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Reappraisal of the Canadian Critical Care Society’s position on withholding and withdrawing life-sustaining treatment

  • Greg YankeEmail author
  • Mohamed Y. Rady
  • Joseph L. Verheijde
Correspondence

To the Editor,

As Canadian courts and healthcare facilities grapple with the legal and ethical issues arising from recent brain death cases, the Canadian Critical Care Society’s (CCCS) recent position paper on withholding and withdrawing life-sustaining treatment (WWLST) is very timely.1 Given the emotional nature of end-of-life decisions and the potential for disagreements between healthcare providers (HCPs) and substitute decision-makers (SDMs) to emerge, the authors’ emphasis on communication and making efforts to understand patient values is laudable. Nevertheless, while the CCCS acknowledges that HCPs should recognize the diversity of multicultural values that impact attitudes towards WWLST, ultimately the CCCS implies that existing medical standards should take precedence over patient wishes. This attitude is especially clear when the authors acknowledge that Section 2 of the Charter of Rights and Freedoms protects a patient’s freedom of conscience and religion yet dismiss this constitutional protection when it is “extrapolated to protecting demands that are inconsistent with medical or secular standards”.1

Section 2 of the Charter is meant to protect the beliefs of minority groups that do not share the values that underlie the secular standards that the policies of government institutions often reflect. Although it may be unreasonable to require HCPs to defer to such beliefs when they obviously contradict medical realities, medical judgments often include implicit value assumptions. The authors make the statement that life-sustaining treatments should be discontinued when “the healthcare team assesses that there is no realistic prospect of a meaningful [our emphasis] recovery”.1 Nevertheless, embedded in this claim is a judgment regarding what level of human functioning is valuable, which transcends medical diagnosis or prognosis. Similarly, in the academic discourse concerning brain death, when practitioners were forced to acknowledge that biological death and brain death are not synonymous in the face of evidence that the body’s integrated functions are not brain mediated,2 some attempted to overcome this reality by responding that the brain-dead patient is “as good as dead”. As we have argued elsewhere,3 this is a normative assertion based on a value assessment and is not exclusively in the domain of medical expertise. In such situations, as a tolerant society, we should accept different conceptions of what constitutes a valuable life, including religious and secular views that hold that life does not cease until cardiopulmonary death.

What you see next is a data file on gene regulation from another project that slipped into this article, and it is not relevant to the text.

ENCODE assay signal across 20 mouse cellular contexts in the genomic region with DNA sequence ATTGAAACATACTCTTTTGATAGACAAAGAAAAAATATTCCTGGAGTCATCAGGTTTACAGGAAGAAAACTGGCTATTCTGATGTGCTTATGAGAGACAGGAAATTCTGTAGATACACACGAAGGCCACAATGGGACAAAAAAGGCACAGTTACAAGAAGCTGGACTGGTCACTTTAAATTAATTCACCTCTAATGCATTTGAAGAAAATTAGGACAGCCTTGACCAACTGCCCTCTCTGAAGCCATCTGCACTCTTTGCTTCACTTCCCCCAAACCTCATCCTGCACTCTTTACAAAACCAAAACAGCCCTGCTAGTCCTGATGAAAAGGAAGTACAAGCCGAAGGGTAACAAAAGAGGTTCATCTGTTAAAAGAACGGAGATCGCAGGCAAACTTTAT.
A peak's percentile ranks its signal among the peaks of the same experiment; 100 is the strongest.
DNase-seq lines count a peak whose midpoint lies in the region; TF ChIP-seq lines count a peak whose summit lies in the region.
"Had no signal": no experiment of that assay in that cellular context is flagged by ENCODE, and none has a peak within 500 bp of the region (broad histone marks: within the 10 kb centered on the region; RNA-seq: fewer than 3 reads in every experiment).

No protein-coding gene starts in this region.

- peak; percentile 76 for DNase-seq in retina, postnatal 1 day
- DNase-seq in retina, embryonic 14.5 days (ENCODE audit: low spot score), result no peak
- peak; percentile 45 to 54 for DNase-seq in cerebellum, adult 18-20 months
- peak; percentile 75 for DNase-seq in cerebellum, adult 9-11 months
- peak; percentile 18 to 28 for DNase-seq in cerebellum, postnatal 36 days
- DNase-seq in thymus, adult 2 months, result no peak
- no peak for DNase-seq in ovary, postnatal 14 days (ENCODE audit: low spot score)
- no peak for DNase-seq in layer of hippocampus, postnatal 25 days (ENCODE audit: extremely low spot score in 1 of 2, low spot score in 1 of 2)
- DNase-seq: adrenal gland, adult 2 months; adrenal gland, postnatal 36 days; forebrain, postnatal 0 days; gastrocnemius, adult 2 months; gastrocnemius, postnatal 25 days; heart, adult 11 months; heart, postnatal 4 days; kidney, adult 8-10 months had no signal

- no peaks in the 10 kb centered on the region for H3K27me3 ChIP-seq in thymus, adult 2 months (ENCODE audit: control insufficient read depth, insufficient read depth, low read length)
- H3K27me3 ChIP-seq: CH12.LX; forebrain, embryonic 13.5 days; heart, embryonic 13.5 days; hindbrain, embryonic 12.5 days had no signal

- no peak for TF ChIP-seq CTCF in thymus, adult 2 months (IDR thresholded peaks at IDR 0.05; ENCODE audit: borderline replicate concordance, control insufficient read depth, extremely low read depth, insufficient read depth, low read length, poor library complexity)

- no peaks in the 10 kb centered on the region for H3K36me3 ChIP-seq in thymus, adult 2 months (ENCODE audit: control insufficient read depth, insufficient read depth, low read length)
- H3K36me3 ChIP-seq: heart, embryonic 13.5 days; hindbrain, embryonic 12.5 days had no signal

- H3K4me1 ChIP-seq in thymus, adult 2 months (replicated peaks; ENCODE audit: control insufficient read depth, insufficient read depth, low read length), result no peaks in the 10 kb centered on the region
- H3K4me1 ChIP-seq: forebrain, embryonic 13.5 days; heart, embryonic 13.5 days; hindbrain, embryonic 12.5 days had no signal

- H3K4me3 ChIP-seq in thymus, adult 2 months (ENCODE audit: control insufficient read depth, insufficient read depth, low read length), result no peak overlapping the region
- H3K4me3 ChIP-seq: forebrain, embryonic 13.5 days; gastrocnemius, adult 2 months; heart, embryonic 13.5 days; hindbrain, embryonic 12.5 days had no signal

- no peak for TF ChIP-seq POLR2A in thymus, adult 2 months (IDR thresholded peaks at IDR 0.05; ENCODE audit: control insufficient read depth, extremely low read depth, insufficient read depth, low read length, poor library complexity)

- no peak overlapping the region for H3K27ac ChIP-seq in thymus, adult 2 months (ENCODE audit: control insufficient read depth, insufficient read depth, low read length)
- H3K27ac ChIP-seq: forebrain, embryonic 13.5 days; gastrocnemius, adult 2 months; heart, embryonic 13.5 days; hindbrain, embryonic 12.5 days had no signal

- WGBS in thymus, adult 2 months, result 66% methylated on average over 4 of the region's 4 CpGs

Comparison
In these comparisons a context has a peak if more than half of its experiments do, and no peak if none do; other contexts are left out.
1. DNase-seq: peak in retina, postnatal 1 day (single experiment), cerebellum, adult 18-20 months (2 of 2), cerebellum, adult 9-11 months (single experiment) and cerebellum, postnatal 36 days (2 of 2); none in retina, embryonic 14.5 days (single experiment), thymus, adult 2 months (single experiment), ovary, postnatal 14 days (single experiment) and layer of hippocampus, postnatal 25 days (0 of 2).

While the CCCS laments the fact that the Supreme Court of Canada, in Cuthbertson v. Rasouli, 2013 S.C.C. 53 [2013] 3 S.C.R., failed to completely clarify the role of consent regarding WWLST, any pronouncements that the Court made beyond the purview of the case would have been considered dicta and would have been inappropriate without a specific factual context. What the Court did clarify is that the decision to withdraw life-sustaining treatment does constitute treatment as the Ontario Health Care Consent Act (HCCA), 1996, SO 1996, c. 2, Sched. A., broadly defines it. As well, the Court appropriately held that a physician cannot unilaterally withdraw life-sustaining treatment given a patient’s autonomy interests. The physician must instead convince the Consent and Capacity Board that the SDM was not acting either in accordance with the patient’s most recent wishes or, if unknown, what would be in his or her best interests, which HCCA ss. 21(2)(a) states may be properly based on the patient’s known values and beliefs. Clearly, under the current legal regime, medical and secular standards are not the final arbitrator in the decision to withdraw life-sustaining treatment.

Notes

Conflicts of interest

None declared.

Editorial responsibility

This submission was handled by Dr. Hilary P. Grocott, Editor-in-Chief, Canadian Journal of Anesthesia.

References

  1. 1.
    Canadian Critical Care Society Ethics Committee; Bandrauk N, Downar J, Paunovic B. Withholding and withdrawing life-sustaining treatment: The Canadian Critical Care Society position paper. Can J Anesth 2018; 65: 105-22.Google Scholar
  2. 2.
    Shewmon DA. The brain and somatic integration: Insights into the standard biological rationale for equating ‘brain death’ with death. J Med Philos 2001; 26: 457-78.CrossRefPubMedGoogle Scholar
  3. 3.
    Yanke G, Rady MY, Verheijde JL. When brain death belies belief. J Relig Health 2016; 55: 2199-213.CrossRefPubMedGoogle Scholar

Copyright information

© Canadian Anesthesiologists' Society 2018

Authors and Affiliations

  1. 1.School of Historical, Philosophical, and Religious StudiesArizona State UniversityTempeUSA
  2. 2.Department of Critical Care MedicineMayo Clinic College of Medicine and Science, Mayo Clinic HospitalPhoenixUSA
  3. 3.Department of Physical Medicine and RehabilitationMayo Clinic College of Medicine and Science, Mayo ClinicScottsdaleUSA

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